After these two stories I just told, it could be easy to walk away and say “wow, that was a sweet moment, with a sweet older woman – I’m so moved, I’m so grateful”.  “Wow, what an incredible collective response in an ordinary setting, a swim race”. And call it a day. Maybe share it with a friend or two.

OR I could walk away from those ordinary encounters (that by the way are abundant in their opportunities)… and say “HOLY JESUS”!  “HOLY, HOLY LOVE of JESUS”!

And that’s the coin in the fishes mouth, my friends – THAT”S the miracle of today. Truly.

To think – to talk to Jesus about it – and to see THAT JESUS LOVE IS IMMERSED IN EVERY. EVERY think we touch – -the earth, the people, ..

This lawnmower woman undid me.  The pool moment undid me.

All of our moments have the Jesus potential to create and undo – it’s His specialty, I believe.  He invites us again and again, “what do you think?-IT IS THE underlying QUESTION OF LIVING”. Roam around in that question my friends… feel joy… feel strength, feel perplexed, feel awkward, feel connectedness… feel time sharpen and slow…..   But above all be prepared to FEEL Peter’s mountaintop experience of God’s love.

“What do you think?” It’s a blunt question  – one that doesn’t beg for devotion, but one that drives straight to the heart…….  To your true self, a question that demands authenticity. It’s a question, that I wish my friend could have asked me in the car.  “Ivy what do you think about the role of women in the church?”

Maybe we could have discovered the treasure//the miracle in the midst of us.. The bridging of our conceptual and relational viewpoints..and see that Jesus is big enough to cover us both.

Maybe I might have answered, in concrete ways from my lived experience and maybe, I might have invited her to look at Scripture too, to see the Bible, not just as an “answer book”, but as a book that invites us to think and to explore the world around us – here and now.

A rich text that encourages us to deepen our moral imagination so that we can co-create a new future – in partnership with so many for this next generation!  For the youth that are watching her move and think and live ….

As Jesus continues to teach us –  may we strive hard to bombard this next generation with stories, parables, actions, invitations to think …  of Jesus’ great powerful, mysterious and altogether wondrous love.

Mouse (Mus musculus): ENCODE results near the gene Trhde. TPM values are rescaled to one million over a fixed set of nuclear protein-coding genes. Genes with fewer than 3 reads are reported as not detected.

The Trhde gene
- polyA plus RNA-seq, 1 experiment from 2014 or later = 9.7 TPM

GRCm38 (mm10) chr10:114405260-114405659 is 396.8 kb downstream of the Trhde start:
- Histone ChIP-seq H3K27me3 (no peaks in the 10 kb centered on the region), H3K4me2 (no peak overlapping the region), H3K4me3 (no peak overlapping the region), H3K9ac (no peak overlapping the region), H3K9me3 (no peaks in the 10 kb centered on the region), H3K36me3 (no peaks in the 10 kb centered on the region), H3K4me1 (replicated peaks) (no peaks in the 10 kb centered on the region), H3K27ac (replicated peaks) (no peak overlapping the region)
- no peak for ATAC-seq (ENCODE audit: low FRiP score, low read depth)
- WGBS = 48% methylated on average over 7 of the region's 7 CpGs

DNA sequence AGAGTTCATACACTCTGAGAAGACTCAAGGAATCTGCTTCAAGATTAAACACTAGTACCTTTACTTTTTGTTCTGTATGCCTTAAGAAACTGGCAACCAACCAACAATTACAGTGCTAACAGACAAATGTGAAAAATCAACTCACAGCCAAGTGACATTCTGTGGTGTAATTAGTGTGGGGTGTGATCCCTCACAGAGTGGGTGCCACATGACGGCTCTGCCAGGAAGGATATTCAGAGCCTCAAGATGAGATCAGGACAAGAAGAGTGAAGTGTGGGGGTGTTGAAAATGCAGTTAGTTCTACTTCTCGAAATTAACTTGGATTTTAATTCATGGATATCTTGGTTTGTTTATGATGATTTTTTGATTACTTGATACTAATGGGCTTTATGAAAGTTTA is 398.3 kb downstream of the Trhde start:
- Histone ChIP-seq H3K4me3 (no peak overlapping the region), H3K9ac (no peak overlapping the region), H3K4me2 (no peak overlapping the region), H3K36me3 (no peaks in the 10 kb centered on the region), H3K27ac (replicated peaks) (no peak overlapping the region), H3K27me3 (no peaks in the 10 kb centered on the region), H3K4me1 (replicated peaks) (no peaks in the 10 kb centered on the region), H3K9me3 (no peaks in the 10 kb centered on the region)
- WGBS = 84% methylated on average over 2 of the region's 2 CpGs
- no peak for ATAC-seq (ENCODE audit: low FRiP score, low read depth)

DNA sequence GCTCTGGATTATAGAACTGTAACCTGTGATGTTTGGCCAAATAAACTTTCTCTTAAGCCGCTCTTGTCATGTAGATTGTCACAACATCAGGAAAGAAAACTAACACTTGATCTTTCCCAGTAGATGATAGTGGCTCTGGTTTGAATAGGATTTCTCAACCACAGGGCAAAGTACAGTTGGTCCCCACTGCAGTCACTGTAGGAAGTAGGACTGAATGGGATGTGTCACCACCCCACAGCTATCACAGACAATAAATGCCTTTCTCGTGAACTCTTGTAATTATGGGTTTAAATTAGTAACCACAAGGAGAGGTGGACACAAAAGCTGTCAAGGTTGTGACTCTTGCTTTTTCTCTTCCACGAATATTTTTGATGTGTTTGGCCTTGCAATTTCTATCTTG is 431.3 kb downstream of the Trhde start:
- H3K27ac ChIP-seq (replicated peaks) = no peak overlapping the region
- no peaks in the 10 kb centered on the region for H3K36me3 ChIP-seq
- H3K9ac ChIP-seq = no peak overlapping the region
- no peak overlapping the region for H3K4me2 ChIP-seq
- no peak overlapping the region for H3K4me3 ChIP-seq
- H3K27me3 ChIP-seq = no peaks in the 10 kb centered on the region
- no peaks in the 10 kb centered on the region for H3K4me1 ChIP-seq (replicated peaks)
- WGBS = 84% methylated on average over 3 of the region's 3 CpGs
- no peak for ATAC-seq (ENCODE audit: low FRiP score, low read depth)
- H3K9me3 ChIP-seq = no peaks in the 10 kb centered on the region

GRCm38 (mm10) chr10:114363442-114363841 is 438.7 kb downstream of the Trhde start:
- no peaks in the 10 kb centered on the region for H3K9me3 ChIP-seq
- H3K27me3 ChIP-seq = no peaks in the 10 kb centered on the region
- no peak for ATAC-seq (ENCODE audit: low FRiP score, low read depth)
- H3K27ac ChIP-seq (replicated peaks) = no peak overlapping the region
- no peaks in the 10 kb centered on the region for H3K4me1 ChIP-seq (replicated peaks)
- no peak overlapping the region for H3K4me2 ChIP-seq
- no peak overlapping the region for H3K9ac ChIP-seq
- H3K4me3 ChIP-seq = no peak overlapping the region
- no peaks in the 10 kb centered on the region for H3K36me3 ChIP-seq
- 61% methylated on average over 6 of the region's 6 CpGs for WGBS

And may we implore our next generation to think from their own vantage points on the mighty words of Jesus, “Love the Lord your God with all your heart and with all your soul and with all your mind. And love your neighbor as yourself.”

An Invitation to Whole-life Flourishing:

Ask yourself, “what do I think of that? What does that mean, and why does that matter?” as a regular practice of love; love of neighbor, self and God.

Spiritual Practice of the Week:

Practice the prayer, “here”.

Word “here”.

“Here”.  I’m here, God. You’re here. We are here together”.

Staying awake to God’s presence and love—which is above me, before me, behind me, beside me, beneath me and within me, as the old Celtic blessing puts it.

Full Prayer of St. Patrick:

I arise today

Through the strength of heaven;

Light of the sun,

Splendor of fire,

Speed of lightning,

Swiftness of the wind,

Depth of the sea,

Stability of the earth,

Firmness of the rock.


I arise today

Through God’s strength to pilot me;

God’s might to uphold me,

God’s wisdom to guide me,

God’s eye to look before me,

God’s ear to hear me,

God’s word to speak for me,

God’s hand to guard me,

God’s way to lie before me,

God’s shield to protect me,

God’s hosts to save me

Afar and anear,

Alone or in a multitude.

Christ shield me today

Against wounding

Christ with me, Christ before me, Christ behind me,

Christ in me, Christ beneath me, Christ above me,

Christ on my right, Christ on my left,

Christ when I lie down, Christ when I sit down,

Christ in the heart of everyone who thinks of me,

Christ in the mouth of everyone who speaks of me,

Christ in the eye that sees me,

Christ in the ear that hears me.

I arise today

Through the mighty strength

Of the Lord of creation.

Liberation in the Land: A Reading of Exodus for the Ecological Crisis

I am honored to be with you on this Sunday morning. Over the last 14 years, beginning with the wake up call of what happened in the aftermath of Hurricane Katrina, God has helped me to see the crucial connection between our lives and the life of the planet. And in the past few years I have become so deeply aware that the liberation of all people cannot happen without restoring the delicate balance of creation. Furthermore, we will not be able to stop the degradation of our planet without addressing the systems of injustice that not only lack respect for the sanctity of water, of plants—but of human beings. I want to thank the leadership of this house who have created the space for me to share what God is speaking to me.